> | the way the are scamming people with their copyright myth.
    > |
    > I think it's more simple than all that. If you have
    > a neighbor who's got a big pile of firewood that he's
    > willing to share, it's common courtesy to ask him
    > before you take some. It's also common courtesy
    > to then try to do something for him. Before the Internet
    > got commercialized there were lots of people just
    > building websites and offering anything they thought
    > other people might be able to use. But in all of your
    > posts I haven't seen you talk about contributing
    > anything. You've only talked about your "right" to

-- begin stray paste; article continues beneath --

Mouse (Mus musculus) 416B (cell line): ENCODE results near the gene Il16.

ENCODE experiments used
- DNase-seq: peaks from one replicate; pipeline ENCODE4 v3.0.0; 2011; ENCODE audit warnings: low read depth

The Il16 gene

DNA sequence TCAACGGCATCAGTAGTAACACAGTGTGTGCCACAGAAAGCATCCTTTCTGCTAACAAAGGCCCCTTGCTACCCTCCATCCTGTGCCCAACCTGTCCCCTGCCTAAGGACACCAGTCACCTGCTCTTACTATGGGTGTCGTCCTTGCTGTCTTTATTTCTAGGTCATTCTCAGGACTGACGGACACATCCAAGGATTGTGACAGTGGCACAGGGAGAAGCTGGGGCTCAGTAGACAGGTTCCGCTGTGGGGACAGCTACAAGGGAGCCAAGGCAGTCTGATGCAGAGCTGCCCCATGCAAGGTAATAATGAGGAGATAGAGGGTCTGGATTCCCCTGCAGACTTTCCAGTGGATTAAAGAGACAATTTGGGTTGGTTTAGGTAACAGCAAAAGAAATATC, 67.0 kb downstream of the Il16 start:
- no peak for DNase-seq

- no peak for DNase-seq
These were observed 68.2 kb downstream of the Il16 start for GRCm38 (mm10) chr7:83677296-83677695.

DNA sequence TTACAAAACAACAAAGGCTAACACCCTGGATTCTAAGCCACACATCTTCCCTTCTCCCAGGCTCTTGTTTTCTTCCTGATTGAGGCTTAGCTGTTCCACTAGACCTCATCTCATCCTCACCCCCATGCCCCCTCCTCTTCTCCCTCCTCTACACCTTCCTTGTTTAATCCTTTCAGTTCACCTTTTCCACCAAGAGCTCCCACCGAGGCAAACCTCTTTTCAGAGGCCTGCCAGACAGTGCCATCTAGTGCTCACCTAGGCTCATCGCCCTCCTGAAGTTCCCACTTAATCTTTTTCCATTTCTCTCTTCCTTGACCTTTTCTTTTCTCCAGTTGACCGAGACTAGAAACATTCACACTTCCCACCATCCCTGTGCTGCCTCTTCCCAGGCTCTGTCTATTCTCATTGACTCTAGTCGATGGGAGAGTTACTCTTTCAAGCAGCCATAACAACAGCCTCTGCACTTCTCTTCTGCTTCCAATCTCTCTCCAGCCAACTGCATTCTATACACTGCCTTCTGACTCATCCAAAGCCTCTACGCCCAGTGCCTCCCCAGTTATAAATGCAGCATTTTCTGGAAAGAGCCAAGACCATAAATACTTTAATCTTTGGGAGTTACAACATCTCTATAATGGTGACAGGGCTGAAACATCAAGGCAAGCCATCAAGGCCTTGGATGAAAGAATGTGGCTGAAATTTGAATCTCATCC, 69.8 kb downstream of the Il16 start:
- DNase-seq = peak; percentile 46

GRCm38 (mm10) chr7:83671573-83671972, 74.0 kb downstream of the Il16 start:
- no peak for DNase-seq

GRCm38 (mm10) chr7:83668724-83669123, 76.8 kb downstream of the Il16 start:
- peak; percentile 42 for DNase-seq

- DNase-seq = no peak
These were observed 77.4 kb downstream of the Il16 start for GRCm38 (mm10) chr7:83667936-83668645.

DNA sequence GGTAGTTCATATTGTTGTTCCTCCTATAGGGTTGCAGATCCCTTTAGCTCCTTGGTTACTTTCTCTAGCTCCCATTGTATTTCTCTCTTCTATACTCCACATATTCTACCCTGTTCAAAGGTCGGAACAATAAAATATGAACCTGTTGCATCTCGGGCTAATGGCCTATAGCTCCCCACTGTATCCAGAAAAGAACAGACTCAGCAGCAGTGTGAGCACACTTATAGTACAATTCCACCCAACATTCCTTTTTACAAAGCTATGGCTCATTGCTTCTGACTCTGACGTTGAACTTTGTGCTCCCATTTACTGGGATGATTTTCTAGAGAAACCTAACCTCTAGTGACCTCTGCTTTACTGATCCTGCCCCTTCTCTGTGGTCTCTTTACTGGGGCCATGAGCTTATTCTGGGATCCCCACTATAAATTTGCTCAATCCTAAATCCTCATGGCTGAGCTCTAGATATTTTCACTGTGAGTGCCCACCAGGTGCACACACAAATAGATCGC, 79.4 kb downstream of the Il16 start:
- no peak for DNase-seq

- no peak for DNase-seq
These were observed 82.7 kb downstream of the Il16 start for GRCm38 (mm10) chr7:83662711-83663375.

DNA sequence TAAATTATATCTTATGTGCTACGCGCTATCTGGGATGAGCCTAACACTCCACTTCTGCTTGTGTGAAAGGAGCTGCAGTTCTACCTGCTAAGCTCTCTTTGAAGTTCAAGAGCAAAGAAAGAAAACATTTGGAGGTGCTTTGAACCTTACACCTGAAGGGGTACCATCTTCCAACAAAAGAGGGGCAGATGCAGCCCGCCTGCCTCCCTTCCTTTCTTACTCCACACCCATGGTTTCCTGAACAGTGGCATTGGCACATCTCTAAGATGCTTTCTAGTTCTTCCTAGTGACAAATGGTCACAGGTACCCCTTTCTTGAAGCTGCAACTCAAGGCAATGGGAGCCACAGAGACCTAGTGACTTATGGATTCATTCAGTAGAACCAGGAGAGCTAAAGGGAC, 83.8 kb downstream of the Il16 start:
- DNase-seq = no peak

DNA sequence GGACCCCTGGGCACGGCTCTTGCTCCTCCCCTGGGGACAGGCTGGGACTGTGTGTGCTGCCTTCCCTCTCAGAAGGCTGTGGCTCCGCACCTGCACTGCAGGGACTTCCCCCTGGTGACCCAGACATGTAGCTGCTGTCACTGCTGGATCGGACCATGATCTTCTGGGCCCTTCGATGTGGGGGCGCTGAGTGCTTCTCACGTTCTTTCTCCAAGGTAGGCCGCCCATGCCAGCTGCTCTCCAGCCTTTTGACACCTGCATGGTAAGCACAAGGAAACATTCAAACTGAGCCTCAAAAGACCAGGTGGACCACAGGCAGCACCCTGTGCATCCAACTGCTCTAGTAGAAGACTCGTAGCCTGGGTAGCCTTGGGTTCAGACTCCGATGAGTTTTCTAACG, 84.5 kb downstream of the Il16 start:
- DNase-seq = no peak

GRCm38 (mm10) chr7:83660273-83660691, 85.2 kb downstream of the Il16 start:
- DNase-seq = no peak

> take what you want.


    It's not just *my* right. I'm not talking about about
    *human* rights.

    I'm talking about the rights of people in general, not
    just creative people, independent of corporate interests.
    But I feel the urge to create things myself and I feel
    that as a creative person, I have the right to create
    things and employ the creations of others in my
    creative output.

    I think people in this discussion have a very misguided
    idea of creativity, as if creativity has to start from
    scratch and somehow if you create something based on
    the creation of someone else, that supposedly isn't
    creative but some kind of intellectual parasitism.

    That is totally opposed to my idea of creativity. I
    think there can be no sensible idea of creative freedom
    if it doesn't include the freedom to freely incorporate
    the creations of others in one's creative output.

    For instance, I like to use images in photoshop and
    recombine them to create new images: